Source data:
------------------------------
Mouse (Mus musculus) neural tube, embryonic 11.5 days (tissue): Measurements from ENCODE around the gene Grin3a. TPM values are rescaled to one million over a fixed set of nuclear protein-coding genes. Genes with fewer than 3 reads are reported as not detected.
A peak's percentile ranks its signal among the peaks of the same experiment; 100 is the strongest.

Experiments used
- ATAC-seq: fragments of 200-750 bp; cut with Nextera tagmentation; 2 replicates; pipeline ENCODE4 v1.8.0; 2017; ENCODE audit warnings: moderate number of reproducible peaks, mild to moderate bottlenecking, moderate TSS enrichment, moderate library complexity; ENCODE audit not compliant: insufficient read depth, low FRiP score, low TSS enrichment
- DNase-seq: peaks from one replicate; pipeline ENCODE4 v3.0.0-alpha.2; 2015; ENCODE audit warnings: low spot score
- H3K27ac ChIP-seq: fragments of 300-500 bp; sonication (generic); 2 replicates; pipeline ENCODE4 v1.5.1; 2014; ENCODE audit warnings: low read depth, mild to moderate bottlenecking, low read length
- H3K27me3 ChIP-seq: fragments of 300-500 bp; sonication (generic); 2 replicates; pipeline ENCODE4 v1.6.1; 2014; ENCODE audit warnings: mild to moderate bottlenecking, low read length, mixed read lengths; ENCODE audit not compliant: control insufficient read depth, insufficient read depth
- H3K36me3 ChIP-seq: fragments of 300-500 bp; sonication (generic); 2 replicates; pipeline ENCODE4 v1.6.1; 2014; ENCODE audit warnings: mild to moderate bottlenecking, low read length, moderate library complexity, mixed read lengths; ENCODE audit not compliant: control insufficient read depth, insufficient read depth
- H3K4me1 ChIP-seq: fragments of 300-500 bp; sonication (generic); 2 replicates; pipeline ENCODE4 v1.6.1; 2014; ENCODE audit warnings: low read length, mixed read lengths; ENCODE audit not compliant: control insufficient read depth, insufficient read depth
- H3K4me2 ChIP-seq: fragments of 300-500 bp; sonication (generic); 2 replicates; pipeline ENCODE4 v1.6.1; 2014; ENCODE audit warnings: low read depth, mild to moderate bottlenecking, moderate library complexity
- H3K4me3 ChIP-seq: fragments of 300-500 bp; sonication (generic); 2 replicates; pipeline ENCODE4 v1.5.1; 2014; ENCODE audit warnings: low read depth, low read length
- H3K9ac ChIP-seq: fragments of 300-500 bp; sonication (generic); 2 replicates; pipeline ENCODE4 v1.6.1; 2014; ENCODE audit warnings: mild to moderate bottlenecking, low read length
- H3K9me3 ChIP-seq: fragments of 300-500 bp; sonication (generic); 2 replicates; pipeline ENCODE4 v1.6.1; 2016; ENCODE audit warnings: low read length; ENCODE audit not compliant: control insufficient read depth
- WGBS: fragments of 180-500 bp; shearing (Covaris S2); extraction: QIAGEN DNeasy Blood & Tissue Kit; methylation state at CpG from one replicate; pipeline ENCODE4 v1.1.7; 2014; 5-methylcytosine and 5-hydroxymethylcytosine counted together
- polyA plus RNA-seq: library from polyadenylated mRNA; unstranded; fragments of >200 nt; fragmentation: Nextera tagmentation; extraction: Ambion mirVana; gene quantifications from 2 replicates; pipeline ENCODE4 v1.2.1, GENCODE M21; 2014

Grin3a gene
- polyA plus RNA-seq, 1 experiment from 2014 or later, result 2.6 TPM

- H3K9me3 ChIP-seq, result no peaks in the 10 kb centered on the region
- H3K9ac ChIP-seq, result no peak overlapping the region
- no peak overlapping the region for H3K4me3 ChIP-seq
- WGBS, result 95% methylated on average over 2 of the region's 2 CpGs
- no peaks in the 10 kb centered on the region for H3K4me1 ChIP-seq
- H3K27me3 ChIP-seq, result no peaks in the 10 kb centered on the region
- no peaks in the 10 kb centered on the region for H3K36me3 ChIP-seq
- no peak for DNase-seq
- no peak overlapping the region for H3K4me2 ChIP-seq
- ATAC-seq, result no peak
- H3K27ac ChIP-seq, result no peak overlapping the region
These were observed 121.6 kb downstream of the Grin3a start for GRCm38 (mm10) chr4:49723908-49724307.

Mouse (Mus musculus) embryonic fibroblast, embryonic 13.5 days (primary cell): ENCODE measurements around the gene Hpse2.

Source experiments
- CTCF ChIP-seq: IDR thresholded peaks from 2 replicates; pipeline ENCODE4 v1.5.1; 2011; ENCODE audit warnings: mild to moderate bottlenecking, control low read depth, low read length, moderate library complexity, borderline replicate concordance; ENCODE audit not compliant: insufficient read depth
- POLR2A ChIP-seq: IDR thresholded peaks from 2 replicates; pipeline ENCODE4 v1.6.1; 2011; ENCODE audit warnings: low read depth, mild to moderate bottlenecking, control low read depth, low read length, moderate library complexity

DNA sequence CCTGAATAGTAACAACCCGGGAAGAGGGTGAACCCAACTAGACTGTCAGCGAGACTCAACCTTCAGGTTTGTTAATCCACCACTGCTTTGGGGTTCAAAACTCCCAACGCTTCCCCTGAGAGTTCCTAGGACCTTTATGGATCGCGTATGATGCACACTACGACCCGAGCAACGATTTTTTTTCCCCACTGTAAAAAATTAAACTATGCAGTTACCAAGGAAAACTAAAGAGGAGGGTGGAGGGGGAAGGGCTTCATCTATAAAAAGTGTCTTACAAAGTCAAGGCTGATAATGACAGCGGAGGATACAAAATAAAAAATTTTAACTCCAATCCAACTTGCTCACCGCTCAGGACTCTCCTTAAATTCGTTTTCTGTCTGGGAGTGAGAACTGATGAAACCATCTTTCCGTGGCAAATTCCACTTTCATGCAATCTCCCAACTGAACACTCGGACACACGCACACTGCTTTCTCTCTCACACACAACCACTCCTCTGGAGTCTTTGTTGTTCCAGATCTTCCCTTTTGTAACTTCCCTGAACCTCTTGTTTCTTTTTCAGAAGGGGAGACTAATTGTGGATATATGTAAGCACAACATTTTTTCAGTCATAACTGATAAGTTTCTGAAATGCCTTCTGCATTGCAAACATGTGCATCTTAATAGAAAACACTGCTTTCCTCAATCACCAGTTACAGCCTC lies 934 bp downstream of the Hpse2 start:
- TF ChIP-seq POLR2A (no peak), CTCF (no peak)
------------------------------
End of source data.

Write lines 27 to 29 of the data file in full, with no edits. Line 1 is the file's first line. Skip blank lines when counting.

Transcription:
- ATAC-seq, result no peak
- H3K27ac ChIP-seq, result no peak overlapping the region
These were observed 121.6 kb downstream of the Grin3a start for GRCm38 (mm10) chr4:49723908-49724307.